eating mindlessly or eating with pleasure

When is the last time you could say you were truly satisfied after eating? Physically, mentally, even emotionally? The act of eating should be pleasureful and pleasureful things generally give us a sense of satisfaction in their proper context. In case you haven’t noticed, I put a high price on the pleasure component of eating. Think about it: pleasure is attached to our most basic needs like food, sleep, and sex. If (when) one of those is out of whack much of our world is off kilter.

Both Karen Le Billon and Mirielle Guiliano put a high price on mindful eating, being aware of what, how, and when we experience our food as well as paying attention to the present bite, the taste, the aroma, the texture. This is not to make eating a chore! In addition to attention to the food itself, mindful eating promotes conversation, society, and dare I say it, peace.

Here’s the summary:  We start with preparing good food (more on that here). Then, we eat slowly and deliberating. Finally, we give our attention to those at the table and no other distractions like television, internet, books, or texting. All of this is common sense and I can see many of you giving a puzzled look: really Jen, this isn’t new.

Right! But we’re not practicing it. I think it is because we look at each thing individually and not at the whole package. We’re pressed for time, we aren’t eating a great-tasting meal, we’re eating alone on the run, we have work we want to accomplish and the meal provides time and space to get it done. We take big bites. We don’t take interest in each other. We want to finish eating so we can attend to other things, like Modern Family. Just sayin’.

Source: via Brian on Pinterest

So what is the big picture that makes it all possible and worth it?

You’ve seen the movies or chef shows in which the taster looks away, chews deliberately, moves the food around in the mouth, and definitely doesn’t consider a second bite as the full experience of the first is taken in. They are noticing the texture, the aroma, the many flavors of each ingredient in the single bite. By the time they swallow they have extracted all they can from that bite and their palette is ready for another, which may be slightly different. The taster has extracted as much pleasure from that bite as is possible. Not eat slowly so as to lose weight, but eat slowly so as to have the most intense pleasure!

Then, when one pays attention to each and every bite from its start on the plate to the complete swallow, one naturally looks up from the plate. Perhaps even puts the fork back on the table.  When we look up, we notice those around us. We ask each other questions, we tell stories, we relate our days, we listen. And on a side note, very young children naturally eat slowly, so if you have someone that age in your house it may be easier to start the habit of eating slowly yourself.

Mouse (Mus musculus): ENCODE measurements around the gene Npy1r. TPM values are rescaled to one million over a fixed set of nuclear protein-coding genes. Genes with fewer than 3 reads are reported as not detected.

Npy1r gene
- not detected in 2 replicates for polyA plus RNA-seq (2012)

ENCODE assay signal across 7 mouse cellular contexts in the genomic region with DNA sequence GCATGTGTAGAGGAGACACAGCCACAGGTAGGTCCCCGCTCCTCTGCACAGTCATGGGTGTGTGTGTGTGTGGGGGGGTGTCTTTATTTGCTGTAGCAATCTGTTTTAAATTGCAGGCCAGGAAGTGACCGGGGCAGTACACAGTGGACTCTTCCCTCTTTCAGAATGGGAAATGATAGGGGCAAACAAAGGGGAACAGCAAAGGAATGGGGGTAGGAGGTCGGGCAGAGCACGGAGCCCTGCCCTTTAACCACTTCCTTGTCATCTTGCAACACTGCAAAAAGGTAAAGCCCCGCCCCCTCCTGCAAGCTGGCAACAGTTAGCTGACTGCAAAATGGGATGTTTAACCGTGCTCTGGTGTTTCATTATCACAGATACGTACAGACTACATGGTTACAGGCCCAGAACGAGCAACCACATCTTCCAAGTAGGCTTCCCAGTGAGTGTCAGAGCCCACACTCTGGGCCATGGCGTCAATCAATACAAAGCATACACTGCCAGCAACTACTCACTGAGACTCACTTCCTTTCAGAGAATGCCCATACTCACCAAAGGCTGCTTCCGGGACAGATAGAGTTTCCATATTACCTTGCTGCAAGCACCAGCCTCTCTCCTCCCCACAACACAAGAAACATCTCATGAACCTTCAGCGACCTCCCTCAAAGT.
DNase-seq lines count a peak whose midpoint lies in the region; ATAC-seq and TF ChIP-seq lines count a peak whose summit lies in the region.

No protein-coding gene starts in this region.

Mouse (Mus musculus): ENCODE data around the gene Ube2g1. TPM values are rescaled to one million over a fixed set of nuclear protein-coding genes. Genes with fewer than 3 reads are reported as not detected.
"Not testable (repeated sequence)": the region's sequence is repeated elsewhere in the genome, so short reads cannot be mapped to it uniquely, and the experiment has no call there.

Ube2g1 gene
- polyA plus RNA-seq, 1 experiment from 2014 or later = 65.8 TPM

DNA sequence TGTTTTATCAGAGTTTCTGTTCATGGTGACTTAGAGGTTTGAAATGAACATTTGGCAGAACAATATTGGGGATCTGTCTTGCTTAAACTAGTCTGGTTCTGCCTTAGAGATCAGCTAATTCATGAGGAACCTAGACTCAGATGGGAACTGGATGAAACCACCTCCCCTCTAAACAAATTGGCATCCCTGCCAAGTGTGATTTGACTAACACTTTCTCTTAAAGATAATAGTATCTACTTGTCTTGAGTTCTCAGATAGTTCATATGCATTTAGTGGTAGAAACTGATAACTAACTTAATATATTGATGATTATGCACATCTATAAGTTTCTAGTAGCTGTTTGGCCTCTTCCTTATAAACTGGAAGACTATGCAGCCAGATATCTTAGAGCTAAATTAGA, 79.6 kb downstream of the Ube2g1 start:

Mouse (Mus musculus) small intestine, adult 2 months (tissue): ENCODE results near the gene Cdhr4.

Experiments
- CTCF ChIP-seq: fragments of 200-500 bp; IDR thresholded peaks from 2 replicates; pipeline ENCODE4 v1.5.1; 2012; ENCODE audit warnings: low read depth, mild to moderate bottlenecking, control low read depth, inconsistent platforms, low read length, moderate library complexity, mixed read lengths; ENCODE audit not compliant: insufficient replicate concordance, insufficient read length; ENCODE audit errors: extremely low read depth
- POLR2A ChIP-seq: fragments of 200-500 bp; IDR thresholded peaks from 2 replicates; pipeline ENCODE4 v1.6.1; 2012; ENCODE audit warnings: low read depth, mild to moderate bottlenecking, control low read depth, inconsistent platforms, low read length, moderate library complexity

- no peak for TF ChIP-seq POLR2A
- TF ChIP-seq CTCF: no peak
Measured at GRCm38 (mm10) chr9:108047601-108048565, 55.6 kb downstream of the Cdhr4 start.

We can also call mindful eating, slow food, as Ms. Le Billon does. We’ve all heard the prescription eat more slowly and you’ll feel full faster, thereby eating less. BORING! That’s missing the point. It’s again using food instead of enjoying food and the company of others.

I mentioned in this post that I struggle to put other things aside when I eat.  I think this must be a common battle for those my age, in the US. Being home with children only makes it more tempting. How engaging can a conversation with a 22 month old be? Does Poppy, now 7 months, really need me to look at her, talk with her, while I spoon pumpkin past her plump lips?

But if you live with someone you may already place a lot of value on meals which, according to many cultures, should always be experienced in the company of others. Considering I spend 2 out of 3 daily meals with two people under two, I am still enthralled with how slow eating has resulted in greater quality time with my kids and husband as well as better eating by my son. When I don’t eat with him and give both our food and each other attention, he eats less and then feels hungry earlier. I am less satisfied at my meal and I find I want to reach for a snack between meals.

It took me a few weeks of practicing this at every meal before it became second habit, but now I feel ill at ease if I'm rushed, eating alone, or if I'm not engaging in conversation -- even with toddlers and infants! It’s crazy. I now take smaller bites but it takes me longer to chew. I eat a full meal but still less then I previously would but it takes me twice as long at the table. And I’m so much more satisfied. I’ve given over to the whole experience of eating, so much so that when we grab fast food or we eat a meal with others who eat quickly, I feel physical and mental dissatisfaction. I am left wanting for both conversation, peace, and flavor. This approach to the pleasure of food has worked for our family.

What do you think? Are you a slow eater? Do you feel rushed at most meals? I'm SO curious what you think!!!


Read why French Kids Eat Everything is a book for adults, see if you're a piggy eater, and see if you can like every food there is!

1 comment:

  1. I used to be a slow eater and I have noticed the hubs and I are now insanely fast eaters trying to eat, dishes, baths, and bed as soon as he gets home b/c the kids are soooooooooo tired. :) I like your thoughts!


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